Last Friday, on the anniversary of the Ukraine invasion, the U.S. Treasury Department’s Office of Foreign Assets Control (“OFAC”) took significant action by imposing sanctions against the Russian economy, targeting Russia’s financial services sector, sanctions evasion networks, military supply chains, and metals and mining sector.  The U.S. Department of Commerce’s Bureau of Industry and

The Office of Foreign Assets Control (“OFAC”) recently announced a settlement agreement with Danfoss A/S (“Danfoss” or “the company”) in response to allegations that Danfoss directed its customers in Iran, Syria, and Sudan to make payments through third-party agents to Danfoss’s bank account at the branch of a U.S. financial institution located in the United

Today, the Office of Foreign Assets Control (“OFAC”) added Russian oligarch Vladimir Potanin along with several of his companies to the Specially Designated Nationals (“SDN”) List.  OFAC’s action specifically targets Mr. Potanin, Interros, an investment holding company controlled by Mr. Potanin, and Rosbank, a major Russian bank owned by Interros.  U.S. persons are prohibited from

The pace of new Russia sanctions matters slowed this week, with most of the action coming out of the European Union and United Kingdom.  New measures this week included bans on imports of steel and iron products, exports of luxury goods, investments in the Russian energy sector, and dealings with oligarchs and Russian state-owned enterprises. 

Please join us for a Kelley Drye Webinar on March 29th.   “Hot Market/Cold War: Is China Your Best Customer or Your Biggest Threat?” will feature a one-hour discussion between Kelley Drye International Trade and Government Relations partner, Paul Rosenthal, and Senior International Trade/Government Relations Advisor, Bill Reinsch, moderated by International Trade

After months of deliberation, the U.S. Congress has passed the $1.2T Infrastructure Investment and Jobs Act, which will deliver $550 billion of new federal investments in America’s infrastructure over five years.  The bipartisan bill contains $260 billion for transportation and transit investment; $90 billion for investment in clean technologies; $84 billion for water infrastructure and

On September 20, 2021, the U.S. Department of Commerce (“Commerce”) published a final rule codifying numerous changes – both substantive and procedural in nature – to certain portions of the body of regulations governing antidumping and countervailing duty proceedings.  Regulations To Improve Administration and Enforcement of Antidumping and Countervailing Duty Laws, 86 Fed. Reg. 52,300 (Dep’t Commerce Sept. 20, 2021) (“Final Rule”).  The rule revisions constitute the first major overhaul of the AD/CVD regulations in over 20 years and were several years in the making.  That Commerce’s work on and ultimate implementation of these revisions spanned multiple presidential administrations is a testament to the apolitical nature of the effort and its importance to the good governance of U.S. trade laws.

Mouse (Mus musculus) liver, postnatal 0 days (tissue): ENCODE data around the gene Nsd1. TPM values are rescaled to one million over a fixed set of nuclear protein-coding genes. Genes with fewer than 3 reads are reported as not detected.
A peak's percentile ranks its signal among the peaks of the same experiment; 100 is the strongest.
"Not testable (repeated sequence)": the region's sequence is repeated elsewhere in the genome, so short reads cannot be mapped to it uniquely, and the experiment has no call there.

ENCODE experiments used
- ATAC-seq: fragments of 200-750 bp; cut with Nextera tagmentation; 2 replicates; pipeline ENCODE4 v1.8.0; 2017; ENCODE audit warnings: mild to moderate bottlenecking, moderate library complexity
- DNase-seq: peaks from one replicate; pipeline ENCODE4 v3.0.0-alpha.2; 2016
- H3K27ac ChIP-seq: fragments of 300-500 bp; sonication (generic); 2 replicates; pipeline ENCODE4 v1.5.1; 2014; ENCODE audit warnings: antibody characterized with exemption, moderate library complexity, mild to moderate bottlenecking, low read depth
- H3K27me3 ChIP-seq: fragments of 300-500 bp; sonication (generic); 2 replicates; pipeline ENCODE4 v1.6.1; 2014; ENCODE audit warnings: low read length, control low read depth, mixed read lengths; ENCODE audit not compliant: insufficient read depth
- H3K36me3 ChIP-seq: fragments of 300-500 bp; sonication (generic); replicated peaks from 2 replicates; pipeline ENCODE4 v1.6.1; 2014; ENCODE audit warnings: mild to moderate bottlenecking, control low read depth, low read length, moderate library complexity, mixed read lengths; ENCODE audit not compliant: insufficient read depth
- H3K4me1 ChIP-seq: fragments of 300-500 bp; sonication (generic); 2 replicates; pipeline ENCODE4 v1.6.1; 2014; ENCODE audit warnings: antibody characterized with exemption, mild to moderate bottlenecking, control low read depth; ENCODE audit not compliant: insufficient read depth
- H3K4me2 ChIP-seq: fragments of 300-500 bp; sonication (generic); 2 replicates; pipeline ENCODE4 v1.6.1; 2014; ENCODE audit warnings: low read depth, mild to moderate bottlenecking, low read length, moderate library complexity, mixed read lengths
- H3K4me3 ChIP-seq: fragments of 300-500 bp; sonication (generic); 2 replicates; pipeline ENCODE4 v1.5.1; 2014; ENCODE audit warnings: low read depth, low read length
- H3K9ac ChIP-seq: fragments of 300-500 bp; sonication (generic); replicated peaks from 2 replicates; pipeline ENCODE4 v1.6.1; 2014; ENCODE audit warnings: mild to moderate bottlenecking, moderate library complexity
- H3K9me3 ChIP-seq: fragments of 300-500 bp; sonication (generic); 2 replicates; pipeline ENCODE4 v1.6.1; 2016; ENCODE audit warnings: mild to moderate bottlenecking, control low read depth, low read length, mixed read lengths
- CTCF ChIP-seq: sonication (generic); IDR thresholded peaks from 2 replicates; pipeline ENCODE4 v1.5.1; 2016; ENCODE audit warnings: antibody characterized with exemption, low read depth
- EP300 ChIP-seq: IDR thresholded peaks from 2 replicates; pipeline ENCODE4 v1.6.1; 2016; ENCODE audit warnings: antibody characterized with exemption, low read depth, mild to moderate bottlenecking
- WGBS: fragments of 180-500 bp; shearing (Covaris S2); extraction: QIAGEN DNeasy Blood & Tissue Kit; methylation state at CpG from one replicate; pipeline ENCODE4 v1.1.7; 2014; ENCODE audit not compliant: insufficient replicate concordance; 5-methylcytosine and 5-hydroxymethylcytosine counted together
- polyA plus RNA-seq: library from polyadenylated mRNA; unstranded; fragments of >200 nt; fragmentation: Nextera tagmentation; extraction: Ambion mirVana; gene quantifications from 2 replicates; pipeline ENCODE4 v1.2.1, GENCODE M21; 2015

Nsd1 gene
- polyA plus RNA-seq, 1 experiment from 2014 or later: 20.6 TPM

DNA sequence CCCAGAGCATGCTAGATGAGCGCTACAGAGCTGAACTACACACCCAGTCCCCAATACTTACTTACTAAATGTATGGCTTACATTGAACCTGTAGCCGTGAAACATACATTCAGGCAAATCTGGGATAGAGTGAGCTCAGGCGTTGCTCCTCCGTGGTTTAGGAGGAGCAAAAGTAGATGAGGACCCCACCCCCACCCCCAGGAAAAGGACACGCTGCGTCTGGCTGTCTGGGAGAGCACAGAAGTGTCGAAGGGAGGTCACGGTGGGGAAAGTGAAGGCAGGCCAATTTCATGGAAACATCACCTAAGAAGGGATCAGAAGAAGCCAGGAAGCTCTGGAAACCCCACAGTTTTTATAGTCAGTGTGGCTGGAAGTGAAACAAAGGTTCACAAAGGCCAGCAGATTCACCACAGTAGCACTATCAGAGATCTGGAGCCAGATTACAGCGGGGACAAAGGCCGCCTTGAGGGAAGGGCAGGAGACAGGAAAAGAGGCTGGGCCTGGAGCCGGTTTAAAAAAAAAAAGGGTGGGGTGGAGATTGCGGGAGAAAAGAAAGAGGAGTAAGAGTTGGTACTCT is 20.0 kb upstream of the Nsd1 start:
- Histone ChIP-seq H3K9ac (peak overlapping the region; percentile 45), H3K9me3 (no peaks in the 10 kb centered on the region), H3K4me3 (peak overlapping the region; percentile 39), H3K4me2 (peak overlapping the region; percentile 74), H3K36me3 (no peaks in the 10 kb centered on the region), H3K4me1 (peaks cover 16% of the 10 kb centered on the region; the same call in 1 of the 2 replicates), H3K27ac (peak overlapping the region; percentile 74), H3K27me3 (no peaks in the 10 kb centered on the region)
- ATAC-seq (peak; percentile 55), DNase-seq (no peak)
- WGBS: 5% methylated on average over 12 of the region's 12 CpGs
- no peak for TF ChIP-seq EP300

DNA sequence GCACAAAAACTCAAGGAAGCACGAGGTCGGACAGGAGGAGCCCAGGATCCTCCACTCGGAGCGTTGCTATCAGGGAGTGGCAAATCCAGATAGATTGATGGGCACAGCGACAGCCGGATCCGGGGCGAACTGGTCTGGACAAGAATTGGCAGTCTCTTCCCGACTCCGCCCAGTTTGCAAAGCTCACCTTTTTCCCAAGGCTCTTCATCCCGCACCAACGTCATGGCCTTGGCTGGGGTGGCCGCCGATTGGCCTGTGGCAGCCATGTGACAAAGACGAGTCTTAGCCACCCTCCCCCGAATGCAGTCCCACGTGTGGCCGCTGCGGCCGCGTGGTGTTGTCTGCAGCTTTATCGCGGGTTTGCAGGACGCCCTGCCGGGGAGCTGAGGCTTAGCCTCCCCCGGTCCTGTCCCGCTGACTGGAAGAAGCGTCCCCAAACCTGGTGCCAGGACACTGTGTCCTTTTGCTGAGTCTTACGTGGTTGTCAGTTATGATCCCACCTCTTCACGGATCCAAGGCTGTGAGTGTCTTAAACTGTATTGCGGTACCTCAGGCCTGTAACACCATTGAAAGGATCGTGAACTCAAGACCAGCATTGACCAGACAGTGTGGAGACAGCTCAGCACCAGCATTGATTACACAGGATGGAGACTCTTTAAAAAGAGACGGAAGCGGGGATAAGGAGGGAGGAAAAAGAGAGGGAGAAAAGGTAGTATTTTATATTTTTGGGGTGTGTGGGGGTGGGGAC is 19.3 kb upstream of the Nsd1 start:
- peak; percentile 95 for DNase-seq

Commerce first published a proposed rule in August 2020, inviting public comment and allowing 30 days for initial comments and 14 days for rebuttal submissions.  Regulations To Improve Administration and Enforcement of Antidumping and Countervailing Duty Laws, 85 Fed. Reg. 49,472 (Dep’t Commerce Aug. 13, 2020) (“Proposed Rule”).  In response to the Proposed Rule, Commerce received 37 sets of comments and 17 rebuttal submissions from interested parties, including domestic producers, exporters, importers, surety companies, and foreign governments.  Given the scope and significance of the Proposed Rule most submissions were submitted on behalf of formal trade associations or informal groups of companies, or law firms, including Kelley Drye, representing the general interests of their client base and providing input based on extensive practitioner experience.

The modifications proposed and ultimately adopted by Commerce were largely expected and codified agency practice as it has developed over many years, in a number of increasingly important areas.  As Commerce explains:
Continue Reading Commerce Publishes Long-Awaited Changes to AD/CVD Regulations

Today, the Department of Defense (“DoD”) published in the Federal Register a request for comments on risks in the supply chain for strategic and critical materials. DoD’s request stems from an Executive Order signed in February by President Biden, which directed the DoD and three other federal agencies to closely examine America’s supply chains in

Thursday, October 10, 2019
12:00 PM – 1:00 PM

Many companies are looking for opportunities to reduce or eliminate duties on products they import.  In 2015, Congress passed legislation codifying a duty reduction process, known as the Miscellaneous Tariff Bill (MTB), that reduces duties assessed on more than a thousand imported raw materials and intermediate